Co-washing is a term coined by members of the curly crew taking a strong stand against the industrial shampoo complex and the assault by detergent. Short for “conditioner-only washing,” these haircare pioneers rely solely on conditioner to maintain moisture, save hair from wigging out post-shower, and avoid the dreaded dryness shampoo brings.
To put it bluntly: Conditioner doesn’t clean. It might keep hair soft, smooth, and smelling sweet and not sweaty – some cleansing happens simply with the force of water and the friction of fingers – but conditioner alone won’t remove impurities, pollutants, products – and even build-up from the conditioner itself. Once those follicles get clogged, optimal growth gets compromised, and co-washers are commonly advised to “bust build-up” weekly by using a clarifying cleanser – shampoo under another name that sends them back to squeaky-clean square one.
Conditioner alone won’t remove impurities, pollutants, products – and even build-up from the conditioner itself.
THE MIDDLE GROUND
The hair industry’s response to disenchantment with its cash-cow shampoo was to create a new class of cleansers by dialing down the detergents, amping up the moisturizers, and providing an all-in-one option. Already wise to the perils of sulfate-based detergents, customers were introduced to a whole host of cleansing conditioners, conditioning cleansers, low-poos, and no-poos – formulated with alternative molecules that promised a milder wash.
But, these substitutes still belong in the traditional detergent category and require the presence of conditioning agents and often silicones to repair and replace what detergents damage and strip away. Users don’t feel this co-dependent tag-team because it’s so well masked. But it’s not so far removed from the old, feast/famine conditions of the traditional shampoo/conditioner model. Don’t be fooled: the term “sulfate-free surfactants” does not mean detergent-free.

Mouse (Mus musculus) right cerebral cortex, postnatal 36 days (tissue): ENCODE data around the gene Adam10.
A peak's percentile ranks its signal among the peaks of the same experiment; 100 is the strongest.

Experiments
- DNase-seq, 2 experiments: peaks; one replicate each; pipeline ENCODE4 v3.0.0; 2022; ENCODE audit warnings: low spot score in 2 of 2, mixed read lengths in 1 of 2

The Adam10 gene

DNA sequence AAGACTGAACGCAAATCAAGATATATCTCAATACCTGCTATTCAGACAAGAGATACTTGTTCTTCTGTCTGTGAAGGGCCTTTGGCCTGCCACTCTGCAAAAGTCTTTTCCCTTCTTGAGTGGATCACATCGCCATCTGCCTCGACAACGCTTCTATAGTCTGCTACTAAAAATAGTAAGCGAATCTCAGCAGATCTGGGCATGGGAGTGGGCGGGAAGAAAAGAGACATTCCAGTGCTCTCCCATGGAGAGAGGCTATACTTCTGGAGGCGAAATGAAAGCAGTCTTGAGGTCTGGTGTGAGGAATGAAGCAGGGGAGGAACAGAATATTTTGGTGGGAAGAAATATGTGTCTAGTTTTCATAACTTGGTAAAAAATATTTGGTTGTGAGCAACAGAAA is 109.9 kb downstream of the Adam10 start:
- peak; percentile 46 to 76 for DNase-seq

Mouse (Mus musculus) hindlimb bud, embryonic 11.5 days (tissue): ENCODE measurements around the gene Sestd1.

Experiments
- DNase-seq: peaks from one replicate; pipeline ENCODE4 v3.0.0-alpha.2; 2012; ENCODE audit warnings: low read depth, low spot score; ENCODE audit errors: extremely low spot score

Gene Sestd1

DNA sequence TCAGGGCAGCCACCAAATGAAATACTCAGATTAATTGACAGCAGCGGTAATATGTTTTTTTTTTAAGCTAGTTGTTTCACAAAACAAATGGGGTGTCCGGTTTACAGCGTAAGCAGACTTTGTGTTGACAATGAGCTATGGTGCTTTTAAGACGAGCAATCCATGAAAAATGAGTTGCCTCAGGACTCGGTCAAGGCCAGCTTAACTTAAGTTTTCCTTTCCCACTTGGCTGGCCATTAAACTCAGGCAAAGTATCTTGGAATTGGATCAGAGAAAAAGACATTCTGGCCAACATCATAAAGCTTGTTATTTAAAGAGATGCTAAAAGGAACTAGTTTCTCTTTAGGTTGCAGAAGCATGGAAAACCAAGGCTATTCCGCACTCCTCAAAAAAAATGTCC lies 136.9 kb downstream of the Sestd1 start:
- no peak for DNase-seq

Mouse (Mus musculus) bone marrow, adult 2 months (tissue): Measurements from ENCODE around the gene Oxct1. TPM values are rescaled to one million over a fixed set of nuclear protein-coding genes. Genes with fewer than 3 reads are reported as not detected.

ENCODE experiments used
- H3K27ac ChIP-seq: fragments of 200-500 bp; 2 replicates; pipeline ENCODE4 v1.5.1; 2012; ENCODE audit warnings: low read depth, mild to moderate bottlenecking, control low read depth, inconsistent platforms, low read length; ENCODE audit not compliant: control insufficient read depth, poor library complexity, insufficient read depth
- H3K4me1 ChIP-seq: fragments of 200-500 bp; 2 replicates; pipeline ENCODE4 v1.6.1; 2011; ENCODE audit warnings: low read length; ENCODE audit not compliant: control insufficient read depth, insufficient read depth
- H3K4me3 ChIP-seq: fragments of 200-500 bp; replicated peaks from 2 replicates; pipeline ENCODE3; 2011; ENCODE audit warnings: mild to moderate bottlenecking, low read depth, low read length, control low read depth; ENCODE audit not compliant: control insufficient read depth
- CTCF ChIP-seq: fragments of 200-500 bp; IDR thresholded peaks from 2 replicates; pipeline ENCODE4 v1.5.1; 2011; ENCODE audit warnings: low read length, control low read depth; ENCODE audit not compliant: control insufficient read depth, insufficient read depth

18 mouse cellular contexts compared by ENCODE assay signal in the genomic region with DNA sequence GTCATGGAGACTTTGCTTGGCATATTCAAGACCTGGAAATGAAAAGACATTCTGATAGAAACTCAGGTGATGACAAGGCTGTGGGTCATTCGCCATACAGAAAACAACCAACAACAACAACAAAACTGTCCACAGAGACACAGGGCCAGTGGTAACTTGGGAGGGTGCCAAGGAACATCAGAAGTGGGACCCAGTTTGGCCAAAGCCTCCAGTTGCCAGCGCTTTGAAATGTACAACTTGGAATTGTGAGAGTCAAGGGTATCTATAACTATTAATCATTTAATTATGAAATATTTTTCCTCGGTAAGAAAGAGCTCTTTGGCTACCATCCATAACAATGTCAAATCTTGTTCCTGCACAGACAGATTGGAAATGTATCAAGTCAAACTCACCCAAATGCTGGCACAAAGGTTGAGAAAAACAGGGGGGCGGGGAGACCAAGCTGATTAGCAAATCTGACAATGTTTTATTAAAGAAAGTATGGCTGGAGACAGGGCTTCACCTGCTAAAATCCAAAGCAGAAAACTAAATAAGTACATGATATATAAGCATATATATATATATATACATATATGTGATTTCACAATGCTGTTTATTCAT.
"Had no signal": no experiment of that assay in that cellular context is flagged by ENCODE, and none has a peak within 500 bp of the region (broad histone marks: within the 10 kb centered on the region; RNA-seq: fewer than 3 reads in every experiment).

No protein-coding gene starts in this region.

Check your labels for common forms of sulfates and their close “sul-fake” cousins.
THE FUTURE (IS NOW)
The quest for a way to cleanse and condition simultaneously – and perform each function to the perfect degree – led some product companies to some dead ends (doing nothing for split ends). But by some miracle of modern technology combined with age-old methods, we were led to the holy grail of hair washing (a term our customers use in agreement).
The secret ingredient? The one we never included: Detergent. While it may be perfect for degreasing machinery and mopping floors, we advocate for avoiding contact with skin, a remarkably complex and sensitive organ that supports healthy hair. Humans didn’t tolerate grimy hair in the eons before liquid shampoo was invented less than a century ago; various oils were used instead as effective solvents for the natural (and it turns out essential) oils our bodies produce.
Humans didn’t tolerate grimy hair in the eons before liquid shampoo was invented less than a century ago.
New Wash is a modern adaptation of pre-detergent practices. It relies on Aloe Vera juice in combination with oils of Jojoba, Peppermint, Evening Primrose, and Sunflower, and other saturated fats to act as a gentle solvent for excess oil on your hair and scalp. The formula melts away soil and other impurities and loosens dead skin cells; because it has none of the aggression of detergent, people who need daily washing can feel free to do so with no drying or frizzy consequences.
And if you still need more moisture? Go for a more conditioning version we call New Wash (Rich) or opt for a more effective leave-in method such as Hair Balm that also lets you experiment with texture when you’re styling.
What is there to lose? Well, to be honest, washing the New Wash way means giving up that signature shampoo experience: Suds. Even “low-poo” alternatives can’t muster the lather we’ve learned to love and look for as the signal for clean (in fact, it has little to do with it, but that’s another story).
But like all habits, we can replace old ones with better ones through experience and mindset. The next time you work your shampoo into a heady foam, think about how detergent is eroding your hair, chipping away at your cuticles, irritating your scalp, throwing off your seborrheic system’s delicate balance, and disrupting the skin’s acid mantle.
The next time you work your shampoo into a heady foam, think about how detergent is eroding your hair.
Then try New Wash. Think about how this rich creme, the epitome of responsible self-care, surrounds each delicate strand with gentle cleansers and nature’s best moisturizers that treat your precious scalp with the respect it deserves. Foam? Who needs it? Your hair certainly doesn’t.